33

Parenting practices of lesbian mothers : an examination of the socialization of children in planned lesbian-headed families / Examination of the socialization of children in planned lesbian-headed families

Gipson, Cynthia Kay, 1970- 29 August 2008 (has links)
While research indicates that children reared in households headed by lesbian parents are no more likely to be teased or bullied than children from other households, lesbian mothers feel it is necessary to socialize their children as if they were. Twenty lesbian mothers with at least one child between the ages of eight months and 17 years old from the central Texas area were selected for this study. The mothers came from a variety of racial and ethnic backgrounds and diverse socioeconomic statuses. This study was qualitative in nature, using primarily grounded theory methods. The mothers were interviewed using a semi-structured format regarding their socialization strategies. Themes emerging from the interviews were that mothers went to great lengths to secure parenthood. They engaged in both direct and indirect socialization strategies. They considered their children to be members of the gay community and emphasized contact with 'families like theirs.' They felt that their families were normal yet possessed some distinct advantages and had some unique concerns. Finally, they had egalitarian relationships in terms of the division of paid labor, household tasks, and childcare, with a focus on spending the most amount of time possible with their children. Racial and ethnic socialization literature was used as a framework for this study. The similarity between participant's responses and racial and ethnic socialization theory led to the development of a model of "Alternative Family Socialization." Similar to racial or ethnic socialization, "Alternative Family Socialization" involves preparing minority children to thrive in the majority culture. Mothers stated that they prepare their children for bias by encouraging them to take pride in their family, accessing support from the gay community, encouraging the development of positive self-concepts, encouraging open communication, and teaching them how to access support. Future directions for research include further development of the model of "Alternative Family Socialization" such as how this model might explain gay men rearing children. Also future research focusing on how children of lesbian parents perceive themselves within the gay community is suggested. / text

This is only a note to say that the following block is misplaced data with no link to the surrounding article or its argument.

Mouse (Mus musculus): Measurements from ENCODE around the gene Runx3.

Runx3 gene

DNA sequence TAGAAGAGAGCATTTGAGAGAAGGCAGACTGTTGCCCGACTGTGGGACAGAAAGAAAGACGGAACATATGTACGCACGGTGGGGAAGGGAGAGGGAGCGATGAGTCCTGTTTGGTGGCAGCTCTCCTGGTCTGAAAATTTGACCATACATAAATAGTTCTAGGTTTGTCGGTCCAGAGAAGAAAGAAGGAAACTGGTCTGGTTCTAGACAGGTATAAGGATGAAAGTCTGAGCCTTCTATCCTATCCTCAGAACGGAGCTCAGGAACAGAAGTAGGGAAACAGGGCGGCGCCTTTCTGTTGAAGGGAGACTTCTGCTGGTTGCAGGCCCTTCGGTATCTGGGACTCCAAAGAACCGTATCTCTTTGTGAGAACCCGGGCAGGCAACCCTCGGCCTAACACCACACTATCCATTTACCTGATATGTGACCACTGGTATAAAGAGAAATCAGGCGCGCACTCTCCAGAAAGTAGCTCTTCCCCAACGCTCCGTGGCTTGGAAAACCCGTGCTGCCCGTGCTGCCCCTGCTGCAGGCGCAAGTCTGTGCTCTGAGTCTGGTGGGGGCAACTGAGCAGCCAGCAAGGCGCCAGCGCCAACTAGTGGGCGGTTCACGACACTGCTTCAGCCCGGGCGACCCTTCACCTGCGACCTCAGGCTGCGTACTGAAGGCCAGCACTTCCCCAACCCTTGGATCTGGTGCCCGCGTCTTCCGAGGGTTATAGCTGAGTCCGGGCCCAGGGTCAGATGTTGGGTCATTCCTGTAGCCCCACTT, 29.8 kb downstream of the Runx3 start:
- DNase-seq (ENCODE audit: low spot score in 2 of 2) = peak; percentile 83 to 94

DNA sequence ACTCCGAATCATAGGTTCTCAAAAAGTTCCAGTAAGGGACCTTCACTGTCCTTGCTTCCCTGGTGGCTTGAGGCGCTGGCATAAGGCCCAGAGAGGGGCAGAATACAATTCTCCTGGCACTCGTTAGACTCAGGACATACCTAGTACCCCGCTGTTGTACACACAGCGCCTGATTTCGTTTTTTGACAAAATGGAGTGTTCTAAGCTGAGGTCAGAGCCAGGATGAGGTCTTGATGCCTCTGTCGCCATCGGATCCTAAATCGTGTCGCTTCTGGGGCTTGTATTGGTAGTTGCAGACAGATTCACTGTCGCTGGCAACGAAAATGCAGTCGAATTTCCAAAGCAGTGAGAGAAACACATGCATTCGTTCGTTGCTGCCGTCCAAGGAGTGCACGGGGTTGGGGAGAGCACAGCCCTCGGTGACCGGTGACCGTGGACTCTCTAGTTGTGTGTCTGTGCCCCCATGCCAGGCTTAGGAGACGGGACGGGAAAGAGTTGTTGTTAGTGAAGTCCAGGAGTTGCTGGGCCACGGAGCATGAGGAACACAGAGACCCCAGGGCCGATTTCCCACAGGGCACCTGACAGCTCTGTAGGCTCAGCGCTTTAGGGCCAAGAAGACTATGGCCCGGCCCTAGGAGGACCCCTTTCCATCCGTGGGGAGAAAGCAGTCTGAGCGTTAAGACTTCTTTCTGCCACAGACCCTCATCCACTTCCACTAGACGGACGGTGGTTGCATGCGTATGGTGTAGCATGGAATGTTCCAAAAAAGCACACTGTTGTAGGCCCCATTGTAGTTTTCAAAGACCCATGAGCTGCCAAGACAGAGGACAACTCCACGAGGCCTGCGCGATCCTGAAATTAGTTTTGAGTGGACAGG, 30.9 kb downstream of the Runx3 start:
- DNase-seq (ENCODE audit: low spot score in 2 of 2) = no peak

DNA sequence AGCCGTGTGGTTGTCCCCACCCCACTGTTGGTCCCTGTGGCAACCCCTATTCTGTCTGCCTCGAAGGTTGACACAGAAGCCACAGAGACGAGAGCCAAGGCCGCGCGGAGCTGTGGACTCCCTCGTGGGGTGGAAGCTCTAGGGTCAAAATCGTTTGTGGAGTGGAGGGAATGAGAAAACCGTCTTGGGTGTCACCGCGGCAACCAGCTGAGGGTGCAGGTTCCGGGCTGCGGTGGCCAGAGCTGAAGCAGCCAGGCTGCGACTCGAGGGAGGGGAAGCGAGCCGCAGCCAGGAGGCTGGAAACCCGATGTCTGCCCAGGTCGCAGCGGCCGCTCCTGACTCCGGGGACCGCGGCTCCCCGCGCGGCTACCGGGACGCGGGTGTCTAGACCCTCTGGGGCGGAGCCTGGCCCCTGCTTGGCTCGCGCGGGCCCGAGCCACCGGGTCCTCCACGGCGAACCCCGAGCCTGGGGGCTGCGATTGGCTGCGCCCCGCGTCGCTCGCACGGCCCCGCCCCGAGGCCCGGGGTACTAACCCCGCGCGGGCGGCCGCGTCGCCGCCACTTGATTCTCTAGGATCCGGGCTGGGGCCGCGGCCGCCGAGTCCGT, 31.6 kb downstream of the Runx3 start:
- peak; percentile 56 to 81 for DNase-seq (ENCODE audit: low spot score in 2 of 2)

34

The disappearing butch: discursively disciplining queer subjectivities.

Moody, Cara Dawn 17 August 2011 (has links)